Doha debates Kyoto Protocol
Two issues dominated negotiations under the Kyoto Protocol track or ad hoc working group on Kyoto Protocol (AWG-KP) on the second day of CoP 18 meeting in Doha, Qatar. One, on the second commitment period of Kyoto Protocol (KP 2), and two, the ambition levels with respect to emissions reduction targets of developed countries.
While most parties agreed that Kyoto Protocol must be preserved, developing countries stepped up their demand that the developed countries must raise the level of ambition because their current pledges are far too low. Civil society groups, too, reiterated that the ambition targets pledged by the developed world amount to very little. “EU has suggested it will reduce emissions by 20 per cent by 2020, relative to 1990 levels. This means it will not have to do anything,” said Asad Rehman, senior campaigner, climate and energy, Friends of the Earth, a non-profit in London.
|Parties’ negotiating stances
G77 and China: Kyoto Protocol must be preserved. The second commitment period of KP should begin on January 1, 2013. Developed parties should submit ambitious emissions reduction targets
The EU: Position has not changed. The EU will begin KP 2 in 2013, irrespective of others’ positions. KP 2 should be from 2013 to 2020
Australia: KP is a great agreement. It has achieved much. It has good market mechanisms. But KP 2 must work in the real world; they can’t just be numbers in Annexes. A deal that reflects modern realities is needed, given that global economy has changed. Parties need to be practical
Nauru (representing AOSIS): “What ambition of Annex I countries are we talking about here? They don’t do enough. We are disappointed by Annex I countries that claim they are doing a lot. They need to do the hard work, instead of just talking. KP is not a public relations exercise, and is not meant for creative accounting”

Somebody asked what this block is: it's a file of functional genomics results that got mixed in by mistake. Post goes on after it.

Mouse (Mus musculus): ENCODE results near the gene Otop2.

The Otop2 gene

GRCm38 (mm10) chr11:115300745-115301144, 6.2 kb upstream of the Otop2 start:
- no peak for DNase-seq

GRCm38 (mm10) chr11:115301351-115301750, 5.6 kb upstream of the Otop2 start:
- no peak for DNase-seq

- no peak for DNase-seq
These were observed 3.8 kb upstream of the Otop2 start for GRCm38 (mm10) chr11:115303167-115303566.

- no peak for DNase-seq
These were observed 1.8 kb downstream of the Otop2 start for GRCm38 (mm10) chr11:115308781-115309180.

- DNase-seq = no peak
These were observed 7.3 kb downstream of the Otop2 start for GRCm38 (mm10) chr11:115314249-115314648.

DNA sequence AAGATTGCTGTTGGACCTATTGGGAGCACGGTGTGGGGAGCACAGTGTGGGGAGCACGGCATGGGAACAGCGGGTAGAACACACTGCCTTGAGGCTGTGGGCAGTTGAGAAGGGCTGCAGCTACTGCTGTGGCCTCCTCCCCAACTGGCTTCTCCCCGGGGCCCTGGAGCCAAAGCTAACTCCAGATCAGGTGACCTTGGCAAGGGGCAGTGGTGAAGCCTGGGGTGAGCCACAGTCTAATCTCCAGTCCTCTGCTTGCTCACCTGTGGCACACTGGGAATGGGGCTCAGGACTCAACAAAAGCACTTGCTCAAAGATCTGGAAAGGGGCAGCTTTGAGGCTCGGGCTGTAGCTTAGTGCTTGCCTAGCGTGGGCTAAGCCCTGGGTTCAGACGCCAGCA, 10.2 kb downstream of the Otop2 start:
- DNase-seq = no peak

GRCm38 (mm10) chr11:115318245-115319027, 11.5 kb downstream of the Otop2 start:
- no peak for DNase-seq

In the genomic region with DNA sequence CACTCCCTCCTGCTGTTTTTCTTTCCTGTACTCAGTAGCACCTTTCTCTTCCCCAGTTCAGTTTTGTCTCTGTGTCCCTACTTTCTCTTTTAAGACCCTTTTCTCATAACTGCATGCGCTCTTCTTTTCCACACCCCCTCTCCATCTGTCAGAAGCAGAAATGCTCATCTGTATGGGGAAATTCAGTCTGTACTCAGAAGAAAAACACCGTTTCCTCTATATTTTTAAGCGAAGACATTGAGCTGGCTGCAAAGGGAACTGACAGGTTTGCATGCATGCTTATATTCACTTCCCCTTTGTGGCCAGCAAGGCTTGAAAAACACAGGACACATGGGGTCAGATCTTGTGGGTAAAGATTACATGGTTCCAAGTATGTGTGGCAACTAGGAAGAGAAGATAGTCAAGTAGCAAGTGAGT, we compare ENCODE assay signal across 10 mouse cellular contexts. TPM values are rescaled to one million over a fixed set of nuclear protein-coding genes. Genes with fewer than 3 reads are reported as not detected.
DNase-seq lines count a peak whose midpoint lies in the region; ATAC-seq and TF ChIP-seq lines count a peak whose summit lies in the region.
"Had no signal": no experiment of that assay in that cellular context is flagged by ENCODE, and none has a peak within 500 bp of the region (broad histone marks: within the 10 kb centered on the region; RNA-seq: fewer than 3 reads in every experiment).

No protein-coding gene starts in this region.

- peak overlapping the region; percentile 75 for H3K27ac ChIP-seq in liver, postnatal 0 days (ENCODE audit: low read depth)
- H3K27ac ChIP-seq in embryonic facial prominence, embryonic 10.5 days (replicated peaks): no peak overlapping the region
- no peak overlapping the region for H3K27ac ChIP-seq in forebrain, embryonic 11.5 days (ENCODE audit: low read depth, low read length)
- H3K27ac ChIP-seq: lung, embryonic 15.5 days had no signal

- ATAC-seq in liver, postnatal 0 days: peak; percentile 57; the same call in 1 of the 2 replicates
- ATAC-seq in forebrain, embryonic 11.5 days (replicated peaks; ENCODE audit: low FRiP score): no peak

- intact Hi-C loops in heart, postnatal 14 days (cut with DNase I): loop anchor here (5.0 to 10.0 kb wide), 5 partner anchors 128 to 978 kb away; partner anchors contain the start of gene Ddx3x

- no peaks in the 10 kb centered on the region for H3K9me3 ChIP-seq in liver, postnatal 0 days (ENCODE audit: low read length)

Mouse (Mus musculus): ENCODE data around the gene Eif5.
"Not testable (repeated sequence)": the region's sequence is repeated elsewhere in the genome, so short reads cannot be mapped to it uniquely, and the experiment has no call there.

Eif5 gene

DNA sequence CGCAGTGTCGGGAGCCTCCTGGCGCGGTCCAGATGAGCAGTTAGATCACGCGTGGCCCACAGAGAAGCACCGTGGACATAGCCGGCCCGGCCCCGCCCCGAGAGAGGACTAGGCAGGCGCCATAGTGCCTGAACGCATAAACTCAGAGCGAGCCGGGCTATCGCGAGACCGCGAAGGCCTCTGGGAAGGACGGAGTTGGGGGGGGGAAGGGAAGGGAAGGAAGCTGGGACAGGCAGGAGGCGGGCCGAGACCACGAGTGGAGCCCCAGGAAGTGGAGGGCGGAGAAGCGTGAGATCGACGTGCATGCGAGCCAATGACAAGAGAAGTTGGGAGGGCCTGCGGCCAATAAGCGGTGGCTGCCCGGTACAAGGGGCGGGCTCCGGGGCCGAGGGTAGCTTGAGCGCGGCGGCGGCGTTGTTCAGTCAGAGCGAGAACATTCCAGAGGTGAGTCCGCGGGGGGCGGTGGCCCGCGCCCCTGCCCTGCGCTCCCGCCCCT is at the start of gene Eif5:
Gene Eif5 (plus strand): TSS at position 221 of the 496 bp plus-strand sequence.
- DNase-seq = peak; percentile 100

Gambia (representing LDCs)
“Let’s preserve KP. Annex I countries should remove all conditions”
Philippines: There should be no gap between the first and second commitment periods of Kyoto Protocol. The current pledges are very low
China (Representing BASIC position)
KP remains the cornerstone. It should begin in January 2013. Ambition needs to be raised. Developed countries that do not join KP should not get CDM benefits
At the Durban Conference of Parties last year, the EU had played a major role in orchestrating a deal where it agreed to commit to a second commitment period of the Kyoto Protocol in exchange for all countries, including major developing countries such as India and China, to agree to a new framework starting 2020.
But it did not increase its earlier targets of reducing emissions by 20 per cent by 2020, which it is expected to meet anyway with its existing policies without any additional efforts. This leaves its Kyoto targets really weak.
Parties agreed that there should be no time lag between the first commitment period of the Kyoto Protocol, which ends in 2012, and the second commitment period. Some southern voices made it clear that they wanted a mid-term review of the second commitment period if it were to last till 2020 (see ‘Parties’ negotiating stances).
Another strong message the BASIC (Brazil, India and South Africa) group sent out is that the developed countries that do not join the Kyoto Protocol should not be allowed to reap the benefits of its market-based mechanisms such as the CDM (Clean Development Mechanism).
Discussions are expected to get more heated as CoP 18 inches towards taking decisions on the second commitment period of the Kyoto Protocol and the ambition levels. There is also the old habit of developed countries to break the firewall between them and developing countries to contend with.
During discussions under the Kyoto Protocol track (negotiations are on under three different tracks), Australia made it clear that historical responsibility is a thing of the past. “We need a deal that reflects modern realities, given global economy has changed. We need to be practical,” Australia said. But Southern countries may not just give up, yet.
Philippines countered it, saying that any global deal has to conform to the “principles of the Convention” and that the world needs an “ambitious and equitable outcome”.